From: Jet Propulsion Laboratory
Posted: Friday, May 25, 2001
NASA's Galileo spacecraft has successfully completed a flyby of Jupiter's moon Callisto, closer than any of the spacecraft's 30 previous flybys of Jovian moons.
Galileo's camera appeared to be working well from the time it was given a command Thursday afternoon to turn off then back on, right through and after the spacecraft's closest approach to Callisto at 4:24 a.m. (PDT) today, said Dr. Eilene Theilig, Galileo project manager at NASA's Jet Propulsion Laboratory, Pasadena, Calif. Earlier, the camera appeared to be malfunctioning and probably did not capture some intended images taken of the moon Io from greater distance.
Other instruments appear to have worked well throughout the encounter, Theilig said. "This incredible spacecraft has come through for us again." she said.
Galileo passed about 138 kilometers (86 miles) above the surface of Callisto. The spacecraft has been orbiting Jupiter since 1995. Its closest previous encounter came within about 198 kilometers (123 miles) of the volcanic moon Io in February 2000.
Today's pass was designed to use Callisto's gravity to alter the shape of Galileo's orbit so that the spacecraft will fly near Io in early August. As a bonus, the flyby gave scientists an opportunity to point their instruments for a close look at Callisto, a heavily cratered moon about the size of the planet Mercury.
"It appears Galileo is on track for a polar pass by Io in August," Theilig said. "Because this spacecraft has already outlived expectations, the flight team prepared for contingency situations, but is always relieved to get through without encountering significant problems."
If all goes well, images and other data will be transmitted to Earth by Galileo over the next two months, with an interruption of three weeks in June when Jupiter and Galileo will be behind the Sun from Earth's point of view.
Intense radiation near Jupiter poses a risk to the spacecraft's electronics. Galileo's closest approach to Jupiter on this orbit was at a distance of about 460,000 kilometers (about 285,000 miles) from the giant planet's cloud tops on May 23. It will pass about 20 percent closer than that to Jupiter the same hour it flies by Io in early August.
Galileo, built at JPL, has already received more than three times the cumulative radiation exposure it was designed to withstand and has continued making valuable scientific observations more than three years after its original two-year mission in orbit around Jupiter. The spacecraft's nuclear electrical power source -- two radioisotope thermoelectric generators - continues to provide power to Galileo's instruments, computers, radio and other systems.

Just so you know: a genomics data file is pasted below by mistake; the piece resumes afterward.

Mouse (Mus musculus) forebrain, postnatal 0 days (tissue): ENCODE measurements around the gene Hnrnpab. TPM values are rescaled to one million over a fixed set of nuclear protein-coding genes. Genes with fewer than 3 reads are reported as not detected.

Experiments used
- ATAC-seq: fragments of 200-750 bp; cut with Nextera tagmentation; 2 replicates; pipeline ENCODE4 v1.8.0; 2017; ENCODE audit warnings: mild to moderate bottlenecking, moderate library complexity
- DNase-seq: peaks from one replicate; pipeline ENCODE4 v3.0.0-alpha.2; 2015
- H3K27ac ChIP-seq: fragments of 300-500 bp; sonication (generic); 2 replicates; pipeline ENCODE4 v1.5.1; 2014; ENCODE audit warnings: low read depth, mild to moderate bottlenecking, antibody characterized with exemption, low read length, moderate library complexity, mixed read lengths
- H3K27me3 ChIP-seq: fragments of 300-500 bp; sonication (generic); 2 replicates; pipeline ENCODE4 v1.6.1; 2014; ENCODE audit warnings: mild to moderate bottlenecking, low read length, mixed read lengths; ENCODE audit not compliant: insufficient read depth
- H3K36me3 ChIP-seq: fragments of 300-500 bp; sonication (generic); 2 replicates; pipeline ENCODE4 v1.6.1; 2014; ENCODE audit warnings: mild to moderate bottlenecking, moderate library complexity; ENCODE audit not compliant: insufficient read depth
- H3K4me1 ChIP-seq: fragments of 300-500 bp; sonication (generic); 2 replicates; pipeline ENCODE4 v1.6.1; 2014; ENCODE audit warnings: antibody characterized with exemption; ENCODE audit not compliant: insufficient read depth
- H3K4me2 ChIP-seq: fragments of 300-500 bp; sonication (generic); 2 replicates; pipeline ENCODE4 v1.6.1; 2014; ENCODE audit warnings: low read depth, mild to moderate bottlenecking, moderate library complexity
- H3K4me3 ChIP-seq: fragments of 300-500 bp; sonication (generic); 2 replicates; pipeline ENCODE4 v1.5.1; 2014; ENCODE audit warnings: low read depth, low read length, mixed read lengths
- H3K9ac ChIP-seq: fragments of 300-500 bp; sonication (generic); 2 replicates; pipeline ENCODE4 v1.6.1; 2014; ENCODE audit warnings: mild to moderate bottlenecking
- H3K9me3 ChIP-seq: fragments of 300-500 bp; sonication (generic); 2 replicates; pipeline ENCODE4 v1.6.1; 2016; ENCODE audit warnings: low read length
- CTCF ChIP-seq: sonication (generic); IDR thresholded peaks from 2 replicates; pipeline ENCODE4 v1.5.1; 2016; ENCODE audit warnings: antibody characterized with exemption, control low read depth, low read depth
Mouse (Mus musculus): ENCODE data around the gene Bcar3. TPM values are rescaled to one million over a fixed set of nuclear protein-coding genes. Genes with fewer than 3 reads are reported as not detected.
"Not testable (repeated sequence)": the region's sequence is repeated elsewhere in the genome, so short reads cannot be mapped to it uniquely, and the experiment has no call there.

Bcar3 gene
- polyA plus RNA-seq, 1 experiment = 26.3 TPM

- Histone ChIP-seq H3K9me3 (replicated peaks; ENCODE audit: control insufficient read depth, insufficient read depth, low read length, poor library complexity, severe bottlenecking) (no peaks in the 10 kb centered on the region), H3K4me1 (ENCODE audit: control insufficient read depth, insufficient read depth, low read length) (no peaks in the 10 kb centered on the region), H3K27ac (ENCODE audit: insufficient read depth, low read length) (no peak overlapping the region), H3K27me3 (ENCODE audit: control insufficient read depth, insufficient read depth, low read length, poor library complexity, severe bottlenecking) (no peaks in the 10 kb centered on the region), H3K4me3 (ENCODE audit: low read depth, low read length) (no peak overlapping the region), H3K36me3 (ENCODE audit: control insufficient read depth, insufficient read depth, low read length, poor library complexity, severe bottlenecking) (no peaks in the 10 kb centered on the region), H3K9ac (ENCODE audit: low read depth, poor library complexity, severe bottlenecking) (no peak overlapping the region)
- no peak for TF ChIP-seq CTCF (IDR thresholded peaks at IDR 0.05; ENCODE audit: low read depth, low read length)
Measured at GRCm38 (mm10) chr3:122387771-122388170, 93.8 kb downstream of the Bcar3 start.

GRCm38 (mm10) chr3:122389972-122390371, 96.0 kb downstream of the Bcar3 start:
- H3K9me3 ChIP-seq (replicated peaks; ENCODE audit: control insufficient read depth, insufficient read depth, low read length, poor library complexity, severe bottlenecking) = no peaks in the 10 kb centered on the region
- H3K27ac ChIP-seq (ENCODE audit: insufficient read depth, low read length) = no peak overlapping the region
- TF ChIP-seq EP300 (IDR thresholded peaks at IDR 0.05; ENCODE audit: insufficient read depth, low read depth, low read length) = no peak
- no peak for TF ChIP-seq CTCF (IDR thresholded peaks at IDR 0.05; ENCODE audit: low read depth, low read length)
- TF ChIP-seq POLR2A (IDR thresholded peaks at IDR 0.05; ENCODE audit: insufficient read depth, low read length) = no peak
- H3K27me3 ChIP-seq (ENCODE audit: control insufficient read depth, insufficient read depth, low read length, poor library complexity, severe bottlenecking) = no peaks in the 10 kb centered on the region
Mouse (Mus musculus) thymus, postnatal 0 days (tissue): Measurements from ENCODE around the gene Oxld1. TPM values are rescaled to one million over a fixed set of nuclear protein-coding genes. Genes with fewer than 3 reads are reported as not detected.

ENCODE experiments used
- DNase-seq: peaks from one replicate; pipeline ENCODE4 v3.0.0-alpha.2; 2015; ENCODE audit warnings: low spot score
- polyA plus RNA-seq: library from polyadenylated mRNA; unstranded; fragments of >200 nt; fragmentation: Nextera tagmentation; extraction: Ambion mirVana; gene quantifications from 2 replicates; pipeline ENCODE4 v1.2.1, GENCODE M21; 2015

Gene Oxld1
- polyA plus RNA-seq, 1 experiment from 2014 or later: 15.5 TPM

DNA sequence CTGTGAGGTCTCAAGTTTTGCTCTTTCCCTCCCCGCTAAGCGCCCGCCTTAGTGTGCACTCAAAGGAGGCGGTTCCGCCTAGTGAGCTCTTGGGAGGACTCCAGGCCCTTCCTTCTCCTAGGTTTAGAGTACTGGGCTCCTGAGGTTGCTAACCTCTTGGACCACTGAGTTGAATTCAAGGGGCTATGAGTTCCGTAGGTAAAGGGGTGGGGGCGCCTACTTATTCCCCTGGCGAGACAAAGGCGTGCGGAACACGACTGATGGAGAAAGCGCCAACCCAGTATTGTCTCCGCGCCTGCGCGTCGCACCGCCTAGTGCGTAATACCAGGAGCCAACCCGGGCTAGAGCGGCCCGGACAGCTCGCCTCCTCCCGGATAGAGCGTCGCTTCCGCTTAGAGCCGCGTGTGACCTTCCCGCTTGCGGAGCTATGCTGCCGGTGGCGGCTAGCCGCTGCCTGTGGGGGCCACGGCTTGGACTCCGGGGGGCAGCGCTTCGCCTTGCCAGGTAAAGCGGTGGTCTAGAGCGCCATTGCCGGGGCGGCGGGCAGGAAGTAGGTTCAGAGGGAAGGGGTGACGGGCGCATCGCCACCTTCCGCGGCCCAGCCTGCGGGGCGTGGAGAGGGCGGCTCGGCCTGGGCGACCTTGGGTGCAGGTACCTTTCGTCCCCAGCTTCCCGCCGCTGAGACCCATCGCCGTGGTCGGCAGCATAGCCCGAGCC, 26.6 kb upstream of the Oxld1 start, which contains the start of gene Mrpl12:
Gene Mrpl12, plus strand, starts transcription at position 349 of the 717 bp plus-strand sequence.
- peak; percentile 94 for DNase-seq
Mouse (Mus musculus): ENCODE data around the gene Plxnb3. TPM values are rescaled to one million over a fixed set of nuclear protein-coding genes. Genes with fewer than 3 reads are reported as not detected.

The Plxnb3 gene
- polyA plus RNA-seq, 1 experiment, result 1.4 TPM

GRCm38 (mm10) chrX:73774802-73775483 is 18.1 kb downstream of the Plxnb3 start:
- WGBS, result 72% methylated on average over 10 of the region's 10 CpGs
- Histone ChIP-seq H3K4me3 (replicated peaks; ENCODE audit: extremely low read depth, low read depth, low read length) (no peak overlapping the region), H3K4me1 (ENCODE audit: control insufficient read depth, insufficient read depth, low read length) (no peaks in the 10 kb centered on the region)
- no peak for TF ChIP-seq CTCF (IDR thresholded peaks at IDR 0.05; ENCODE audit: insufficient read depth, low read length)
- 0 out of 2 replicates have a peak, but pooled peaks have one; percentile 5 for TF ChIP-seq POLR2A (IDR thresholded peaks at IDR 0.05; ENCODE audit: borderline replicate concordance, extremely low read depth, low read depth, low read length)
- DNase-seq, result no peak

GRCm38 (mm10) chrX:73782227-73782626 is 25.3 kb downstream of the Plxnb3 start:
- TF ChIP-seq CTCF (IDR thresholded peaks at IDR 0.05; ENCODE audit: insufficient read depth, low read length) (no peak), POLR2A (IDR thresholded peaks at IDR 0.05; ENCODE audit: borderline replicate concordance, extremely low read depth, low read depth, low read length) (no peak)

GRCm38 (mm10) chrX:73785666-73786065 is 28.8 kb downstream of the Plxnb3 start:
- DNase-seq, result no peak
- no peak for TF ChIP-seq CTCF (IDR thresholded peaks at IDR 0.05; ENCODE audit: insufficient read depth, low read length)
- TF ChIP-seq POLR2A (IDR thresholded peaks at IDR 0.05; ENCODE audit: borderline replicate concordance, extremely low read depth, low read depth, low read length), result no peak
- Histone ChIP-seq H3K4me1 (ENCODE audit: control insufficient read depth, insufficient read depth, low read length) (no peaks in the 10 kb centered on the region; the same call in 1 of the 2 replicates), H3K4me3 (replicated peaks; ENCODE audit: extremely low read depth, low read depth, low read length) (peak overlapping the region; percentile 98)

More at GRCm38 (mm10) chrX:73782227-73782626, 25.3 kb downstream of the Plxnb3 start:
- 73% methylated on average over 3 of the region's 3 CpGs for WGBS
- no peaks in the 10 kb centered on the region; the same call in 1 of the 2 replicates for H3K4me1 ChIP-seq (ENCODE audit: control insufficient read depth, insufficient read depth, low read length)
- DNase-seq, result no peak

The radio signals indicating today's Callisto flyby had taken place traveled for about 50 minutes at the speed of light and reached a large dish antenna at the Madrid station of NASA's Deep Space Network at about 5:15 a.m. PDT. The network relayed the signals to mission controllers at > JPL.
As of 11 a.m. today, the spacecraft had recorded about 90 percent of the scientific data that its instruments had been programmed to collect during this swing through the inner portion of the Jovian system. During the weekend, Galileo is scheduled to make additional observations of Callisto and of Jupiter's clouds.
Magnetometer readings by Galileo during earlier flybys of Callisto indicated that this moon may have a layer of melted, salty water deep beneath its surface. However, unlike its sister moon Europa, which is likely to have liquid water much nearer its surface, Callisto shows a heavily cratered surface bearing the record of impacts by comets and other objects over billions of years. High-resolution images can help scientists understand the bombardment history of the Jovian system.
Additional information about the Galileo mission is available at http://galileo.jpl.nasa.gov .
Galileo was launched from NASA's Space Shuttle Atlantis on Oct. 18, 1989. It began orbiting Jupiter on Dec. 7, 1995. JPL, a division of the California Institute of Technology in Pasadena, manages the Galileo mission for NASA's Office of Space Science, Washington, D.C.
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